Sunday, April 14, 2024

Norm MacDonald Delivers Inspired Set to Packed Improv Room

Never one to miss a Norm MacDonald appearance in South Florida, I attended his 7 p.m. gig at the Palm Beach Improv Saturday night and was overwhelmed by the abundance of new material. Only one joke – a hilarious bit about eating at home the way you do at restaurants – was recycled from

previous tours. Otherwise, we were treated to a fresh palette of absurdist humor, including lengthy riffs on suicide by hanging – “Ever notice in strip malls, the rope store is always right next to the rickety stool store?” — and its sundry cousin, auto-erotic asphyxiation. He also touched on Internet pornography, vegetarianism, teachers, religion, people with disabilities, his incomprehension of political news and, naturally, prison rape, a perversely appealing topic of comedy in Norm’s oeuvre dating back to his “Weekend Update” days.

Watching Norm this time around, it occurred to me, more than ever, that his strength is not unlike Richard Lewis’. Norm, too, is a stream-of-consciousness comic: He’ll begin on one topic, detour into another, which in turn detours into another in a seemingly unscripted and directionless comedy itinerary. Sometimes, he remembers to circle everything back to the beginning (with the audience’s help) and sometimes not, but it doesn’t matter as long as it’s funny.

Not every moment of Norm’s act was hilarious; his protracted deconstruction of the art of conversation, for instance, was no match for his centerpiece of the evening: a wonderfully inspired riff on cannibalism. Norm has the unparalleled ability to take seemingly irrelevant or anachronistic subjects and address them as if they’re of paramount importance; this was a perfect example of that.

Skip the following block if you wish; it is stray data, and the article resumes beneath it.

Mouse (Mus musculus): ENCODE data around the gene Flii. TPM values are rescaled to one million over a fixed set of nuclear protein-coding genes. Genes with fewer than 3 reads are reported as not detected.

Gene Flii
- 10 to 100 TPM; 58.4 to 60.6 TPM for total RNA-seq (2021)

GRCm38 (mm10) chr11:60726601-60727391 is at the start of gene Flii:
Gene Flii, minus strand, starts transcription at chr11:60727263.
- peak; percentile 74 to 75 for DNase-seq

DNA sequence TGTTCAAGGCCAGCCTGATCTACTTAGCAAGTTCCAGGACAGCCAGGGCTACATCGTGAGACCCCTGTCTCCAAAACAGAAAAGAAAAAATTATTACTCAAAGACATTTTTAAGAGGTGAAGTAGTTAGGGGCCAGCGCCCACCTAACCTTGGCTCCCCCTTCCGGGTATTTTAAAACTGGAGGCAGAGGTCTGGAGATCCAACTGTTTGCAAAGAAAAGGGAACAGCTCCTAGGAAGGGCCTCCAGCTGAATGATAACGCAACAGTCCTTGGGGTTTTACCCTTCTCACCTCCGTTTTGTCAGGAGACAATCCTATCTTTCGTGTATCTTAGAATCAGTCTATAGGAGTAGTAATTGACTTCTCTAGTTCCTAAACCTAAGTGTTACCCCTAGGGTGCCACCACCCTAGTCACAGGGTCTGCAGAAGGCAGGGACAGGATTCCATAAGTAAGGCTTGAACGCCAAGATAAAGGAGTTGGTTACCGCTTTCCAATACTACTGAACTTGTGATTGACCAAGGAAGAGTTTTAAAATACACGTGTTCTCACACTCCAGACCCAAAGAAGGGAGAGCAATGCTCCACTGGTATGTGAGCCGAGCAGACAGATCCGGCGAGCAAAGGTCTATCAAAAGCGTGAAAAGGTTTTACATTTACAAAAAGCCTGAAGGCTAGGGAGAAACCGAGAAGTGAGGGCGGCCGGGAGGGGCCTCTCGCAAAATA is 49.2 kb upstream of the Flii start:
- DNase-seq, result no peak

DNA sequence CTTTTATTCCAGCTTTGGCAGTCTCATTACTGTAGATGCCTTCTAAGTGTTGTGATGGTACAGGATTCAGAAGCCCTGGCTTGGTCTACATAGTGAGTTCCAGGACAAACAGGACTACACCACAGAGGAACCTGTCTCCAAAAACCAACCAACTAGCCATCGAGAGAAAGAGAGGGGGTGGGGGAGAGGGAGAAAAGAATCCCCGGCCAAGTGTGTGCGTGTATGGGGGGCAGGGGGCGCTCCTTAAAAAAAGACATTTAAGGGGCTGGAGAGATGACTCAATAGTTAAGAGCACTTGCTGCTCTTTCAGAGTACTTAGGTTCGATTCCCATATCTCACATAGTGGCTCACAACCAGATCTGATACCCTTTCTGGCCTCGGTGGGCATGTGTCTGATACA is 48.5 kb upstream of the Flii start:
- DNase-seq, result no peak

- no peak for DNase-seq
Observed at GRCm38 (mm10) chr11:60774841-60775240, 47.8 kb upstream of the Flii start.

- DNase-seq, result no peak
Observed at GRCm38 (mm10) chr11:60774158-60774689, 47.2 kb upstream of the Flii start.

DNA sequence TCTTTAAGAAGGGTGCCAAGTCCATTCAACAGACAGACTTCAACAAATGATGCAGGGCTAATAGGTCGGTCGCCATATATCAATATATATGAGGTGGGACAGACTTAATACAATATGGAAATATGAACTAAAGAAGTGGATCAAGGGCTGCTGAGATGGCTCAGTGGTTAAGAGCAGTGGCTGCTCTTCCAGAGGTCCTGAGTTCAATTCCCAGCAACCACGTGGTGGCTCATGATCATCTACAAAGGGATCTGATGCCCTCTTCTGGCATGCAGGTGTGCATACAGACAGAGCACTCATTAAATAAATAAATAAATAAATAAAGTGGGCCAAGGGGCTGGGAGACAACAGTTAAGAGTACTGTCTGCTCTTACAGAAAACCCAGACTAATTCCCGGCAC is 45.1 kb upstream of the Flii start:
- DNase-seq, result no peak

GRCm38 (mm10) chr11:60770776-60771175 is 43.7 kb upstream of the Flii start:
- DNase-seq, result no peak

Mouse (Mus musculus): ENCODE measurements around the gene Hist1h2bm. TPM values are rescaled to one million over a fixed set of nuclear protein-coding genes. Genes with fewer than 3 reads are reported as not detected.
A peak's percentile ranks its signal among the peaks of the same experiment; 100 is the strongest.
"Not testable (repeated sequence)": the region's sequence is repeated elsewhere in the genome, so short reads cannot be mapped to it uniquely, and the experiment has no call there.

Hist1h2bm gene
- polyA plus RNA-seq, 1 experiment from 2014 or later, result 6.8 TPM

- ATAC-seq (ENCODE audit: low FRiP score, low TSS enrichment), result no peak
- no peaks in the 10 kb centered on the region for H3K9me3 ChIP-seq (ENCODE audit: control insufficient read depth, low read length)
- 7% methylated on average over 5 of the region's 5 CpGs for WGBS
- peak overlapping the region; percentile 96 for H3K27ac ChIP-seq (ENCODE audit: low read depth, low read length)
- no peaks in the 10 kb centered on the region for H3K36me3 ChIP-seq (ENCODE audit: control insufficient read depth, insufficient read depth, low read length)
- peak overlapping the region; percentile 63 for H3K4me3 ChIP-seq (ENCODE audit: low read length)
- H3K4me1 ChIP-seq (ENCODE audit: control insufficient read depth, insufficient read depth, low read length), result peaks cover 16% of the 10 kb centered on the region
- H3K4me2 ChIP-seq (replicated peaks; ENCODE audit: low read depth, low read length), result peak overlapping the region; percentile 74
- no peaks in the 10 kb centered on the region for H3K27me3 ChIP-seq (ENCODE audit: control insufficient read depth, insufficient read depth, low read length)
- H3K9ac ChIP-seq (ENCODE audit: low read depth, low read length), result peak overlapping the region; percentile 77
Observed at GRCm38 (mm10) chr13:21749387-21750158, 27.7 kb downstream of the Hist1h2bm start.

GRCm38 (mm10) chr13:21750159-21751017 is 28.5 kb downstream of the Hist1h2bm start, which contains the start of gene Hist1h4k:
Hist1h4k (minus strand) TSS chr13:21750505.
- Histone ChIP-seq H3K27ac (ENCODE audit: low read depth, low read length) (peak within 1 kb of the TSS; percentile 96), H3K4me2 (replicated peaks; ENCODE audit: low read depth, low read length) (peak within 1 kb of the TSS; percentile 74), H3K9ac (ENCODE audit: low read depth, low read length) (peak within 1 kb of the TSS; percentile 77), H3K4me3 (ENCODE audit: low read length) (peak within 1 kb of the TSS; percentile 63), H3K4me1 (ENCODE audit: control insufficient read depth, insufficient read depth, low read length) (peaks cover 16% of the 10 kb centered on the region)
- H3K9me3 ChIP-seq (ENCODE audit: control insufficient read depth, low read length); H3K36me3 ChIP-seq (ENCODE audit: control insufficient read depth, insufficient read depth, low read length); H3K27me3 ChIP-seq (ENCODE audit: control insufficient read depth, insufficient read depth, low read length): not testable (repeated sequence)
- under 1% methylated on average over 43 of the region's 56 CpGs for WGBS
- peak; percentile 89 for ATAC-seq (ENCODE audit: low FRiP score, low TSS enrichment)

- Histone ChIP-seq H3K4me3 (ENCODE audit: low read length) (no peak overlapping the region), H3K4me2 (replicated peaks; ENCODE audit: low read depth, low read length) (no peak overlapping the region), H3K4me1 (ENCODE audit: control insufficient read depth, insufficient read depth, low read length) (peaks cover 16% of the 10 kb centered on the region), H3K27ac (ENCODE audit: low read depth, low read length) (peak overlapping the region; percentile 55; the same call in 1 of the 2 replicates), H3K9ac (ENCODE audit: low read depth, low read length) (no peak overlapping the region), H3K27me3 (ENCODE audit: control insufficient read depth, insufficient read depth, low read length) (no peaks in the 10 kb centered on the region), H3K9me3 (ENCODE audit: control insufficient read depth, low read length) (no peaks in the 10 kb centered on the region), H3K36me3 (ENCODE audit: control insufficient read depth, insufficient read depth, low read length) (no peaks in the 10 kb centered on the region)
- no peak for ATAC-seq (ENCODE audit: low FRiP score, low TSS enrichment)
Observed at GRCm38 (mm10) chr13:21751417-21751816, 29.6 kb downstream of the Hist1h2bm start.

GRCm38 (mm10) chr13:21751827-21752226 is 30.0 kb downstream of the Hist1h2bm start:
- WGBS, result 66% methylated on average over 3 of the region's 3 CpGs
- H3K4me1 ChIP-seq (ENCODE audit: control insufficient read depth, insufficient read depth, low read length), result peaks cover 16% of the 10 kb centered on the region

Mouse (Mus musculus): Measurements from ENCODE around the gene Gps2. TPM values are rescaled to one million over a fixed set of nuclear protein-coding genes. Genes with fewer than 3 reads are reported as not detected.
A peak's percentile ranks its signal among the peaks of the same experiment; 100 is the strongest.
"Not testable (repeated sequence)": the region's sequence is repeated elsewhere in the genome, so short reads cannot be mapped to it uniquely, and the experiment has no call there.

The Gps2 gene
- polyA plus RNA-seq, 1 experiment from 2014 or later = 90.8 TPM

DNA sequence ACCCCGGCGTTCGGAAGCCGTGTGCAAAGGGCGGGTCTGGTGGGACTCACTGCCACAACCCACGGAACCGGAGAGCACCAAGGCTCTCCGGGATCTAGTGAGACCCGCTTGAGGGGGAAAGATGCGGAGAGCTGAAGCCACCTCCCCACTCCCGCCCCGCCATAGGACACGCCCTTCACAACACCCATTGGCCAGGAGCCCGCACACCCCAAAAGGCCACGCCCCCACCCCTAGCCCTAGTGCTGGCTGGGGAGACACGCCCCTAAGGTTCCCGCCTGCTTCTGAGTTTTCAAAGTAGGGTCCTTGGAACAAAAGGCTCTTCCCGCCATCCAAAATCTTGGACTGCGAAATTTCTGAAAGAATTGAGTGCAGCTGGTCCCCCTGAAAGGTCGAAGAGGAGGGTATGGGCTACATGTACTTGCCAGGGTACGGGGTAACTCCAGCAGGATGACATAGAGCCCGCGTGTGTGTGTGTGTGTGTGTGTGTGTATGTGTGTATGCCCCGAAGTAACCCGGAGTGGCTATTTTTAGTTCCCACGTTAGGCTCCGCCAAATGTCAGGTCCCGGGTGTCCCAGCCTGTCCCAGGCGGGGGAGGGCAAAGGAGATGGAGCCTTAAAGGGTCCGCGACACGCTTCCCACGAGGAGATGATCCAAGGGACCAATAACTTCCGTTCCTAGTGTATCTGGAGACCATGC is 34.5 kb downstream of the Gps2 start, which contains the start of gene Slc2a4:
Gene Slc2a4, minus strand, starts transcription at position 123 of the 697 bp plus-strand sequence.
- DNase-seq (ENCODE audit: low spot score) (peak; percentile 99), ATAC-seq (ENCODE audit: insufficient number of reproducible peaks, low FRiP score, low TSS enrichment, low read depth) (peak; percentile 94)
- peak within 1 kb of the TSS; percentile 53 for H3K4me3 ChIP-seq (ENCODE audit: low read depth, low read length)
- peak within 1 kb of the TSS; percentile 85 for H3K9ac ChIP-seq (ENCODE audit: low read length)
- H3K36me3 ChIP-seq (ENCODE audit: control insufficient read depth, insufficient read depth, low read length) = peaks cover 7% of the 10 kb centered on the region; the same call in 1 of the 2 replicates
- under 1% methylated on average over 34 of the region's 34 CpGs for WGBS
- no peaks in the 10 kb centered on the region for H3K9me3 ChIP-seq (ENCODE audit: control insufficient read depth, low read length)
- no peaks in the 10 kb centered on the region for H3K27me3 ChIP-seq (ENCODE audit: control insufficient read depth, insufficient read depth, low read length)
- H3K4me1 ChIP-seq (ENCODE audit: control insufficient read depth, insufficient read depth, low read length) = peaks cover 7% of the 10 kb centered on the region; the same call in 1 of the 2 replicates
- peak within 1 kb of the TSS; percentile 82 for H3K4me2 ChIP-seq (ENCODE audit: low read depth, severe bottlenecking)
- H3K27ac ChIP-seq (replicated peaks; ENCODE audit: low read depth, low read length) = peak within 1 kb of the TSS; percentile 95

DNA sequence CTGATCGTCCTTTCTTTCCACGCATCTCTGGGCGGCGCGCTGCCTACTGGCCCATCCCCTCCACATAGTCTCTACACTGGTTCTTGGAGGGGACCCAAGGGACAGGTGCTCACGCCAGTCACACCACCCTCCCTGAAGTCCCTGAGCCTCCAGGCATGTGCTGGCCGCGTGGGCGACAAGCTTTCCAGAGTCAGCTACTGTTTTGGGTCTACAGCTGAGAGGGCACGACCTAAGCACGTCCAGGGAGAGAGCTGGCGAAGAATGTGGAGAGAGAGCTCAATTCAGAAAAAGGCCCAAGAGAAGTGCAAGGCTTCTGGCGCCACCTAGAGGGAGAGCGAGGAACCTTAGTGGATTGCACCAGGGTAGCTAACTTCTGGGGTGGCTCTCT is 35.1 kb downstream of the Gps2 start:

Normally, I don’t mention opening-act comedians at these shows, but Norm took the risk of booking Stevie Ray Fromstein, a veteran Canadian comic and one of Norm’s fellow-writers on “Roseanne” in the early ‘90s. It’s a notable choice because Fromstein, who goes by the nickname “The holy atheist,” is almost as polarizing a voice as Bill Maher. His act has evolved into one entirely devoted to religion. Delivered with the desert-dry, deadpan monotone of Steven Wright, many of his jokes point out God’s “mistakes” and question Biblical platitudes and inconsistencies. Sometimes, there isn’t even a joke there, just an observation bound to offend a significant portion of the believers in the room. The sound of proverbial crickets followed many of his one-liners, and a heckler voiced his displeasure a few times.

He was also quite funny, particularly when devoting several minutes to the subject of foreskin. His set may have been a dud for most of the audience, but he made a new fan out of me.

 

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